# Justification behind changing coordinates of a differential operator

On many websites focused on physics, (say http://skisickness.com/2009/11/20/ ) they like to represent differential operators in different coordinates. I.e. going from the standard basis to polar coordinates they would write: $$\frac{\partial }{\partial x} = \frac{\partial r}{\partial x} \frac{\partial }{\partial r} + \frac{\partial \theta}{\partial x} \frac{\partial }{\partial \theta}.$$ Here is my understanding and I would like some validation or corroboration: If our function $f$ is assumed to be independent of coordinates (and so it should be in a real life application such as in physics), then the derivatives of $f$ in different basis relate to each other. We know that $x=r\cos\theta$ and $y= r\sin\theta$ and so in an abuse of notation we may write $$f(x,y) = f(r\cos\theta,r\sin\theta) :=g(r,\theta)$$ and rename the $g$ to $f$ in an abuse of notation because we are identifying them as the same output (but with a different basis representing their domains). If the maps between the coordinates are smooth enough (and in this case away from 0), we may use the chain rule to compute $$\frac{\partial f}{\partial x} = \frac{\partial f}{\partial r}\frac{\partial r}{\partial x}+\frac{\partial f}{\partial \theta}\frac{\partial \theta}{\partial x}$$ By plugging in for $r_x$ and $\theta_x$ and "erasing" the $f$ from both sides, we obtain the "change of variables" for the differential operator. Now because we know by definition of applying the operator, $$(\frac{\partial r}{\partial x} \frac{\partial }{\partial r} + \frac{\partial \theta}{\partial x} \frac{\partial }{\partial \theta})f = \frac{\partial f}{\partial r}\frac{\partial r}{\partial x}+\frac{\partial f}{\partial \theta}\frac{\partial \theta}{\partial x},$$ does this serve as sufficient justification for this notation? Further why may we them use such methods algebraically such $$\frac{\partial^2}{\partial x^2}=(\frac{\partial r}{\partial x} \frac{\partial }{\partial r} + \frac{\partial \theta}{\partial x} \frac{\partial }{\partial \theta})(\frac{\partial r}{\partial x} \frac{\partial }{\partial r} + \frac{\partial \theta}{\partial x} \frac{\partial }{\partial \theta})$$ and expanding keeping in mind left and right multiplication (composition!) may not be commutative?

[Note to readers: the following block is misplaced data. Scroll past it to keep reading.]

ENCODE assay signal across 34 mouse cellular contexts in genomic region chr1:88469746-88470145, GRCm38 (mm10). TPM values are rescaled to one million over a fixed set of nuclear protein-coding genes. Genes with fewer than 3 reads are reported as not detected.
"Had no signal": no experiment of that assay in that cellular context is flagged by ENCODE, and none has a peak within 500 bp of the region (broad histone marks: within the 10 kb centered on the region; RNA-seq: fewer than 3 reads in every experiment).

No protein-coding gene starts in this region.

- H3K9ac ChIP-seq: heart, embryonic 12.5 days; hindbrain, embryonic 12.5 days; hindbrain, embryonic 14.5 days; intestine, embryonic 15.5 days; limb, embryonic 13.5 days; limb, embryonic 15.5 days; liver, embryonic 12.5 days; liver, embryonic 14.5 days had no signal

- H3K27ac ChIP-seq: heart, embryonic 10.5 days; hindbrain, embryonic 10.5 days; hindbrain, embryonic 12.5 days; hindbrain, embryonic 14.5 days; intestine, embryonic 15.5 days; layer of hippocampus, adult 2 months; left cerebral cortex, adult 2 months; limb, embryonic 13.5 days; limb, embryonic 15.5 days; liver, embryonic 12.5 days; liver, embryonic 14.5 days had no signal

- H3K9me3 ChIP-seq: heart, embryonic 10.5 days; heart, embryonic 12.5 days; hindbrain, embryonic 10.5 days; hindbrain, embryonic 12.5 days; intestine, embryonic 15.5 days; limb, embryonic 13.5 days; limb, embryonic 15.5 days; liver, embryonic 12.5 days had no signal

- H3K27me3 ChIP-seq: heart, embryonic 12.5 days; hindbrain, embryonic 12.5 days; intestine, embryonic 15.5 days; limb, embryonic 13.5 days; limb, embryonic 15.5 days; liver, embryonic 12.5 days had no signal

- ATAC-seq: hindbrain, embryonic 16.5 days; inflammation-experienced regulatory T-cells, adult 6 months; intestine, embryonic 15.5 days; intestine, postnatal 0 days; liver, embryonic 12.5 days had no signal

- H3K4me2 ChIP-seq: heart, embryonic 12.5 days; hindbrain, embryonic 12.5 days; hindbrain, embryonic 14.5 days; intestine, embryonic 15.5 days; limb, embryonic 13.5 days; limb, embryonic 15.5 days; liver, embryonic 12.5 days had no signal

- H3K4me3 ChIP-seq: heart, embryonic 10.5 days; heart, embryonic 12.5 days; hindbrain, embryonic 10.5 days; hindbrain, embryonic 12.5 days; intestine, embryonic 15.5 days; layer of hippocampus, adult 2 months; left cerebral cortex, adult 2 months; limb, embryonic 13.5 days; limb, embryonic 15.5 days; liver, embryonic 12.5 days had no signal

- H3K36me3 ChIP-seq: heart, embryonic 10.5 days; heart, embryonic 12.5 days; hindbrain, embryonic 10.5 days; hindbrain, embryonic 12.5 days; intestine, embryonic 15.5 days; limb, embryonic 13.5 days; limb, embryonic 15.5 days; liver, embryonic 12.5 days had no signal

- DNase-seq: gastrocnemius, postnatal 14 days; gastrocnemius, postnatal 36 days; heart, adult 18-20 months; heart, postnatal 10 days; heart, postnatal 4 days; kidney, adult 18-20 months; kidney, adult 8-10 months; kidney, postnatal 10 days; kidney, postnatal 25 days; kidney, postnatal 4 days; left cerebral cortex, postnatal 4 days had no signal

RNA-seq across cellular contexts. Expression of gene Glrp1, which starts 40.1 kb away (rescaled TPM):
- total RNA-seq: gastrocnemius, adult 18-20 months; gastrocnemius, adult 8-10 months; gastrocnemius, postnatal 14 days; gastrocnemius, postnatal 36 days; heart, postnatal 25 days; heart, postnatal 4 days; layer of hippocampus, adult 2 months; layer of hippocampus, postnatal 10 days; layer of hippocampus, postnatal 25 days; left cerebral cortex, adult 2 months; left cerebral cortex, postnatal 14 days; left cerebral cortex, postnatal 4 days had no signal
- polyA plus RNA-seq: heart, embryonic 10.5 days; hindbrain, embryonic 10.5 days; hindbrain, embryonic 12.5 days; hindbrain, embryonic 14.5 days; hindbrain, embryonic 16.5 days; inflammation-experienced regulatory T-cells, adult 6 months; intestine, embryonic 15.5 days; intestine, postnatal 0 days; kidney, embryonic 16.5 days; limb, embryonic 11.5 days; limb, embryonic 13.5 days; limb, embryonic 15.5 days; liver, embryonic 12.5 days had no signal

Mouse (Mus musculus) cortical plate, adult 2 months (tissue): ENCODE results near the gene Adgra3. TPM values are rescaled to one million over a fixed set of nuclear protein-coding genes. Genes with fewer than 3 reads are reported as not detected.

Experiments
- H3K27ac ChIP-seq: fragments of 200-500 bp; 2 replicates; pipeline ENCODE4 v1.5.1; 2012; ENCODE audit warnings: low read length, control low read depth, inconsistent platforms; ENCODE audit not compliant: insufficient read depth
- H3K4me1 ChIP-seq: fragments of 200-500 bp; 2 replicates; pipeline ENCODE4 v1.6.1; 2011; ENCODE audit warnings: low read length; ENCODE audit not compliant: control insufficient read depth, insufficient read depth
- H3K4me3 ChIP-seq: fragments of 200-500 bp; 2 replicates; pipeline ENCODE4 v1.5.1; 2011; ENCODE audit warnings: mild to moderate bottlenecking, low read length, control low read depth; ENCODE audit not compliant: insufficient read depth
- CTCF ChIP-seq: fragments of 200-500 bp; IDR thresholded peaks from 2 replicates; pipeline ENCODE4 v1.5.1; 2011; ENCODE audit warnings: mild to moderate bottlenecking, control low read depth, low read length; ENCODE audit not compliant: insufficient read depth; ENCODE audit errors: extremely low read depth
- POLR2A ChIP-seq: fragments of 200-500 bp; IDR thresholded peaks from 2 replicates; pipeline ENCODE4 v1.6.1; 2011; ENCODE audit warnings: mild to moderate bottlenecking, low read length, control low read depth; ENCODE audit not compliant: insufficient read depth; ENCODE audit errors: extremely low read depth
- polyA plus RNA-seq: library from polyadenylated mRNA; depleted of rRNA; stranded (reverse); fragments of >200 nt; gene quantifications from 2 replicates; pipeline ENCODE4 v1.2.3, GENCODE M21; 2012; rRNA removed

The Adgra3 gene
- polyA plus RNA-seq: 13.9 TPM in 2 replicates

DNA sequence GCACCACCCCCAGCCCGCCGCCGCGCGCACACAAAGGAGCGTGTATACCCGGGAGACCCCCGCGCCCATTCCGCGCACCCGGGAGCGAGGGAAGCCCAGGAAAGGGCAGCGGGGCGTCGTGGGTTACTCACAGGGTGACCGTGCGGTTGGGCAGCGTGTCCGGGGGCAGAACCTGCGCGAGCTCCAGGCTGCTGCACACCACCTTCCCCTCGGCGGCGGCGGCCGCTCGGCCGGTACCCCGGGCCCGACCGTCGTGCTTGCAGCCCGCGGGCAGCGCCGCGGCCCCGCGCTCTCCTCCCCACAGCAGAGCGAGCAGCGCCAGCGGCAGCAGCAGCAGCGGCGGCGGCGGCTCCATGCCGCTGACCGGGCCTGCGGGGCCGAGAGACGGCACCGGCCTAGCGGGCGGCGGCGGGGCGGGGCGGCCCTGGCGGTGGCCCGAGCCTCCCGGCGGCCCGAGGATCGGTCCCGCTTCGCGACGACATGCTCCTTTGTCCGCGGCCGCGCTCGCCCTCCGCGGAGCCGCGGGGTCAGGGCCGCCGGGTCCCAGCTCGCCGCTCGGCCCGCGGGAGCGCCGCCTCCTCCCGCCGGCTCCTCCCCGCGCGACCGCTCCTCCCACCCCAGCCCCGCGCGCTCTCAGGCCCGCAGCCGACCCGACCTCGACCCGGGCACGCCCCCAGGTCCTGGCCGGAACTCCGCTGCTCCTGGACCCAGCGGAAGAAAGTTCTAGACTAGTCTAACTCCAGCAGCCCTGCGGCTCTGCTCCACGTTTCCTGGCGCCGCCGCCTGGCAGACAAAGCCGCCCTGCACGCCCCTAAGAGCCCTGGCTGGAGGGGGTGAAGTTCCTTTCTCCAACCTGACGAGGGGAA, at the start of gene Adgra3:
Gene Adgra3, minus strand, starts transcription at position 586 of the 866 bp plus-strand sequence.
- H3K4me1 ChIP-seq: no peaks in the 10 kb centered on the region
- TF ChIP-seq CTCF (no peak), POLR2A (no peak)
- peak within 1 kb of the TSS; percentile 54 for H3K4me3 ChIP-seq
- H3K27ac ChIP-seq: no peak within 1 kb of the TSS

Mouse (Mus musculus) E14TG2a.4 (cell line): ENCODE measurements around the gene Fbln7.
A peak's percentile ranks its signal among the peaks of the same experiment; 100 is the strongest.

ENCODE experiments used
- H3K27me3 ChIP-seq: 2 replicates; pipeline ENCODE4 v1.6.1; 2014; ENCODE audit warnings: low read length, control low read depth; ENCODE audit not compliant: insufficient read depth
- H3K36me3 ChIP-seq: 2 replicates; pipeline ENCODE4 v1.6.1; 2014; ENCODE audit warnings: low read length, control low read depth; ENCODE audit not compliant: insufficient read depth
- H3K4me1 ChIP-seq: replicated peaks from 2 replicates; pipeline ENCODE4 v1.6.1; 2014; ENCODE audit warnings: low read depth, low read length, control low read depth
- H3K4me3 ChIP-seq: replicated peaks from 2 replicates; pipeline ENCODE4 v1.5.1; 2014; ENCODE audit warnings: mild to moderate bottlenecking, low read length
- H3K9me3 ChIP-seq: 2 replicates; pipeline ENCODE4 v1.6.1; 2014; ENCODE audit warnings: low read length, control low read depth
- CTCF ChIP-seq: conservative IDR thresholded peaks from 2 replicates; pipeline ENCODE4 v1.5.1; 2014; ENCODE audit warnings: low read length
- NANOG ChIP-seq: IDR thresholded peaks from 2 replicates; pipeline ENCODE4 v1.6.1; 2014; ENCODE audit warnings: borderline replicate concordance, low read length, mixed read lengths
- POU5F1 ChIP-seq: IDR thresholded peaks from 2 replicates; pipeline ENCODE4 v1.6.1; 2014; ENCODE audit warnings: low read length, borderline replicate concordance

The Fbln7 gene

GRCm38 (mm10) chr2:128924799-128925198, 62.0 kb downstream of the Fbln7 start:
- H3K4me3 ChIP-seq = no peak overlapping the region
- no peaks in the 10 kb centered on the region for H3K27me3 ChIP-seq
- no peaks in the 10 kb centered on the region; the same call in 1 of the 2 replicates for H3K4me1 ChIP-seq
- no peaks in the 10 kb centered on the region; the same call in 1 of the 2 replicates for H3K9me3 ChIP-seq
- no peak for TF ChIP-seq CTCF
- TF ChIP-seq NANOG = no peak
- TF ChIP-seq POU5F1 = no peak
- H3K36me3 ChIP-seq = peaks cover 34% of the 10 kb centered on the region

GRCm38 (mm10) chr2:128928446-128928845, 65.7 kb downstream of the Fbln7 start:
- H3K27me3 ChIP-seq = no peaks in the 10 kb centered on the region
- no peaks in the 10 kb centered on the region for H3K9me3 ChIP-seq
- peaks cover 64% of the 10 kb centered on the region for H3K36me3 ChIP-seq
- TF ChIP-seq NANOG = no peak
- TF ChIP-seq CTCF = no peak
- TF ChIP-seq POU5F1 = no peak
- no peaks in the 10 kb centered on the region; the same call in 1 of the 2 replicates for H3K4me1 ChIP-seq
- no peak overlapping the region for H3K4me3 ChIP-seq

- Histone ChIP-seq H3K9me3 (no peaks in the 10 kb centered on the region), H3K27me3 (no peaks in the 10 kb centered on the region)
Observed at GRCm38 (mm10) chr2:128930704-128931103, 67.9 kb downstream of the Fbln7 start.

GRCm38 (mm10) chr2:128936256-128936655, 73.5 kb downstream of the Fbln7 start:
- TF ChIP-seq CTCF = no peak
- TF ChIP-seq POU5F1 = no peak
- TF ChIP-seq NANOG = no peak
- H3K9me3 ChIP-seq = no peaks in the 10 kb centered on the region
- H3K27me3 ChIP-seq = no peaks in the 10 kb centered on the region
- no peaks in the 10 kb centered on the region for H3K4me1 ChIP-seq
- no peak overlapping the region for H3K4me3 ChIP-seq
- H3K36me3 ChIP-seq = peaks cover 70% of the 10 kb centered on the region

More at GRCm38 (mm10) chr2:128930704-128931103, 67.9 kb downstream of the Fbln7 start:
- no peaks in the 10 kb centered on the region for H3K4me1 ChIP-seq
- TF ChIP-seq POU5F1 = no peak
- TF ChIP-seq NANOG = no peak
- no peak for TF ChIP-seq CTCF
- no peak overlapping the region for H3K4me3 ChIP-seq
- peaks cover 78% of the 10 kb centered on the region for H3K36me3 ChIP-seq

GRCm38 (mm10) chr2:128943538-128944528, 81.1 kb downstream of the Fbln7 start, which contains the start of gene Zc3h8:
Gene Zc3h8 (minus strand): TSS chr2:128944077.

-

Your basic idea here is correct. Here's a way to go about it more formally.

Let $p = xe_1 + y e_2$ be a point, and let $p' = k(p)$ be a general, potentially nonlinear transformation map. For example, $p' = re_1 + \theta e_2$. This picture is somewhat different from what you'd expect for a coordinate system transformation; it's more like we're actively deforming the cartesian grid so that $r$ lies along one axis and $\theta$ along the other, but the mathematics is essentially the same.

Now then, let $F(p) = F'(p')$ be some scalar field. Note that $F(p) = (F' \circ k)(p)$ by definition. Let's look at some derivatives. For some vector $a$, we have

$$(a \cdot \nabla) F = (a \cdot \nabla)(F' \circ k) = [a \cdot \nabla k] \cdot \nabla' F'$$

The quantity $a \cdot \nabla k$ defines a linear operator called the Jacobian, which we can denote as $\underline k_p(a)$ and with transpose $\overline k_p(a)$. In particular, note that this implies

$$a \cdot \nabla F = a \cdot \overline k_p(\nabla') F'$$

Or more generally,

$$\nabla = \overline k_p(\nabla')$$

Now then, in polar coordinates, $\underline k_p(a)$ is given by

\begin{align*} \underline k_p(e_1) &= \frac{\partial p'}{\partial x} = e_1 \frac{\partial r}{\partial x} + e_2 \frac{\partial \theta}{\partial x} \\\underline k_p(e_2) &= \frac{\partial p'}{\partial y} = e_1 \frac{\partial r}{\partial y} + e_2 \frac{\partial \theta}{\partial y} \end{align*}

We can find $\partial/\partial x = e_1 \cdot \nabla = \underline k_p(e_1) \cdot \nabla'$. Note that $\nabla' = e_1 \partial/\partial r + e_2 \partial/\partial \theta$, so we get

\begin{align*} e_1 \cdot \nabla F &= \underline k_p(e_1) \cdot \nabla' F' \\&= \left( e_1 \frac{\partial r}{\partial x} + e_2 \frac{\partial \theta}{\partial x} \right) \cdot \left(e_1 \frac{\partial F'}{\partial r} + e_2 \frac{\partial F'}{\partial \theta} \right) \\ &= \frac{\partial r}{\partial x} \frac{\partial F'}{\partial r} + \frac{\partial \theta}{\partial x} \frac{\partial F' }{\partial \theta} \end{align*}

As required.

Now, what happens when you want to do a second derivative? Well, the $\partial r/\partial x$ factor will naturally be a function of $x,y$ and not $r,\theta$, so you will have to invert $k$ to express the whole function $\partial F'/\partial r$ purely in terms of $r, \theta$. Once you do that (and do the same with the $\partial \theta/\partial x$ factor), you can take a second derivative directly.

-